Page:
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Based on a couple of social media developments, it appears that TCU is gaining a placekicker/punter while Michigan is losing one.

On his protected private Twitter account, erstwhile UM kicker Andrew David changed his profile description to read, in part, “Texas Christian University Football.”  Additionally, someone who’s now apparently a former teammate of David’s took to Instagram to wish him well in his new home.

Neither football program have confirmed David’s departure/addition.

David took a redshirt as a true freshman last season after being expected to be a significant contributor on special teams immediately. Kenny Allen returns as the Wolverines’ primary placekicker after connecting on 18-22 field goal attempts and all 46 PATs last season, while UM also signed Quinn “Sleepover” Nordin this recruiting cycle. Nordin was the No. 1 kicker in the Class of 2016, and also averaged over 40 yards a punt in high school.

Suspended Irish CB Devin Butler formally charged with two felonies

PALO ALTO, CA - NOVEMBER 28:  Trenton Irwin #2 of the Stanford Cardinal is tackled by Max Redfield #10 and Devin Butler #12 of the Notre Dame Fighting Irish at Stanford Stadium on November 28, 2015 in Palo Alto, California.  (Photo by Ezra Shaw/Getty Images)
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It just officially got real for one member of the Notre Dame football program.

Tuesday, the South Bend Tribune is reporting, St. Joseph County (Ind.) prosecutors have formally charged Devin Butler with one count each of resisting law enforcement and battery of a police officer.  Both of those charges are felonies, punishable by up to 2½ years in prison on each count if convicted.

On the day of Butler’s arrest, a university said in a statement that “[a]ny student arrested on a felony charge also faces dismissal from the university,” adding that “[t]he university will determine if additional sanctions should apply.” Butler was indefinitely suspended by the Irish the day after his arrest.

In an affidavit, it was alleged that Butler pushed police officers who were attempting to clear a scene outside of a South Bend drinking establishment — one of them witnessed the cornerback shoving a woman — before attacking one of the officers.  Butler allegedly tackled the officer to the ground and punched him several times before pulling off his duty belt.  Officers were ultimately forced to use a stun gun to subdue Butler.

It’s unclear what impact the formal charges filed today will have on Butler’s standing with both the football program and university.  He was already going to be sidelined until early October because of an injury.

Back on top (still): Taysom Hill named BYU’s starting QB

AUSTIN, TX - SEPTEMBER 6: Taysom Hill #4 of the BYU Cougars drops back to pass against the Texas Longhorns on September 6, 2014 at Darrell K Royal-Texas Memorial Stadium in Austin, Texas. (Photo by Chris Covatta/Getty Images)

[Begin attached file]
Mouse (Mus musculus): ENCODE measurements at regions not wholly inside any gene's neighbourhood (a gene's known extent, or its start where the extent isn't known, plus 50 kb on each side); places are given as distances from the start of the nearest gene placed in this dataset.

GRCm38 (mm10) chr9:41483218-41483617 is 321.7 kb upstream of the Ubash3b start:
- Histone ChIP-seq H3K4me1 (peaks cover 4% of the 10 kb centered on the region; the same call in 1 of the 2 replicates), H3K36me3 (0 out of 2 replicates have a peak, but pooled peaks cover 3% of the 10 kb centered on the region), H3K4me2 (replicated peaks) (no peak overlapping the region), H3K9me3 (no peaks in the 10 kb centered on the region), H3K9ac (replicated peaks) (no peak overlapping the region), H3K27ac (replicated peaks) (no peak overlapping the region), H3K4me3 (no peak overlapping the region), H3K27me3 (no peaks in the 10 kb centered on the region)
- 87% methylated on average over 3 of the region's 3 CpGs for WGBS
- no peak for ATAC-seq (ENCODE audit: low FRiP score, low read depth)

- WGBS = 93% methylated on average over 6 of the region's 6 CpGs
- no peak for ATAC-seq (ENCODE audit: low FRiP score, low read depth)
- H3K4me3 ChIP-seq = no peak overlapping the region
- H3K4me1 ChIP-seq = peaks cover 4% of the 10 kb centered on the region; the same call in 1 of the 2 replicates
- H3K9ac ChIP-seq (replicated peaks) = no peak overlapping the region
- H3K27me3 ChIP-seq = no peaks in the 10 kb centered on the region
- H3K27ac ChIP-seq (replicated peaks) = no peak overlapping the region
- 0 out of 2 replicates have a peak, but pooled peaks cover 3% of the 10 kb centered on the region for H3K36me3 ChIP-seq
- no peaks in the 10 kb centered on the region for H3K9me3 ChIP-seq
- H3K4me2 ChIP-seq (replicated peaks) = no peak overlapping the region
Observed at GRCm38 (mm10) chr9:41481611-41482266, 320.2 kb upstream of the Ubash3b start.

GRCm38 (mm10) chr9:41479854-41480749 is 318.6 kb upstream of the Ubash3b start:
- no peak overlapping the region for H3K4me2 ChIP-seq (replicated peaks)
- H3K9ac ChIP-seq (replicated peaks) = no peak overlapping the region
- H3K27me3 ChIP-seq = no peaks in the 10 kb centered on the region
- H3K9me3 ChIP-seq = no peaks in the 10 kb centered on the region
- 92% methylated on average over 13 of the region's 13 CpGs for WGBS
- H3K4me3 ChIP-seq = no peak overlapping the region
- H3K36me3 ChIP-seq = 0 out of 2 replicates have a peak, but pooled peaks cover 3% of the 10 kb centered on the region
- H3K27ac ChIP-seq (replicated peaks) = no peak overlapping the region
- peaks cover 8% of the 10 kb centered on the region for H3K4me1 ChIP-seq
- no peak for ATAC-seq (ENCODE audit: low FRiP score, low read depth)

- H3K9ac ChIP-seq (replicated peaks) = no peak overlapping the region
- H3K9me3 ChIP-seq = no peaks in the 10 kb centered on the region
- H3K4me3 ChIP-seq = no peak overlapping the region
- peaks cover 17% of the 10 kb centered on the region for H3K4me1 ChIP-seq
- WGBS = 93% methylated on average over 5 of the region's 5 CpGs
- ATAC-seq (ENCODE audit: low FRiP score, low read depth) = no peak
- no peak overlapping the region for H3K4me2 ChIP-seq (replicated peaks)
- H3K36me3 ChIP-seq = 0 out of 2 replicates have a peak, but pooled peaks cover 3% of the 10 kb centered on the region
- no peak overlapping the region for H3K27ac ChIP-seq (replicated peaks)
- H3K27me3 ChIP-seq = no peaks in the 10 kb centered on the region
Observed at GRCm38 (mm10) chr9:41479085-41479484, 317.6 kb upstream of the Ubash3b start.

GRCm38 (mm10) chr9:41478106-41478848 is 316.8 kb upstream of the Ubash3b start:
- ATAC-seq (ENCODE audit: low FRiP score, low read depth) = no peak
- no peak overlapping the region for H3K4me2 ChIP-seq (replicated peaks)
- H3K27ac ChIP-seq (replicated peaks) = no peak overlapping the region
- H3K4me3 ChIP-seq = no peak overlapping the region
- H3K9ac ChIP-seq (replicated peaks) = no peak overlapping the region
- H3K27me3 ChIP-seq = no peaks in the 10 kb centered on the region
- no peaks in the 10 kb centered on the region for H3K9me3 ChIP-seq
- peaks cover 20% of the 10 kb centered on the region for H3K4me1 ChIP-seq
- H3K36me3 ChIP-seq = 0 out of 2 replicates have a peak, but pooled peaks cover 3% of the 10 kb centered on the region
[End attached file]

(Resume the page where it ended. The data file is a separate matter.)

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Earlier this offseason, Taysom Hill decided to change his uniform number to honor the memory of his brother, who passed away a couple of months earlier.  Now, Hill will be able to wear that number on the field and not merely on the sidelines holding a clipboard.

Following a quarterback competition that began in the spring and continued deep into summer camp, new BYU offensive coordinator Ty Detmer announced that Hill has been named as the Cougars’ starter.  As it turns out, today is also Hill’s 26th birthday, and is also just a little over six months after Hill announced that he would be returning to the Cougars for another season.

He beat out the younger Tanner Mangum to continue what’s been, thanks to injuries, a roller coaster of a career.

Hill’s 2014 season was cut short because of injury after just four complete games, while his 2015 season ended after just one game; the latter virtually guaranteed he’d be granted a waiver for a sixth season. His 2012 season also ended prematurely after an injury.

The return of Hill had set up an interesting dynamic at the quarterback position for the Cougars. Following his Lisfranc injury in the 2015 opener against Nebraska, Hill was replaced by Tanner Mangum, who proceeded to beat the Cornhuskers on a Hail Mary. A week later, Mangum pulled off a last-minute miracle again.

As Hill’s replacement, Mangum completed 60 percent of his passes for 3,377 yards, 23 touchdowns and 10 interceptions. In Hill’s best season, his only healthy season in 2013, he too completed 60 percent of his passes for 2,938 yards, 19 touchdowns and 14 interceptions. Hill, though, offers something Mangum can’t — the ability to beat opposing defenses with his legs.

In that 2013 season, Hill ran for 1,344 yards and 10 touchdowns. In 13 games this past season, Mangum ran for minus-96 yards.

The upcoming season will be Hill’s final season of eligibility… maybe.  Hill could apply for a sixth season of eligibility if that’s the direction he wants to take and, based on his truncated 2014 and 2015 seasons, he would be a shoo-in for a waiver.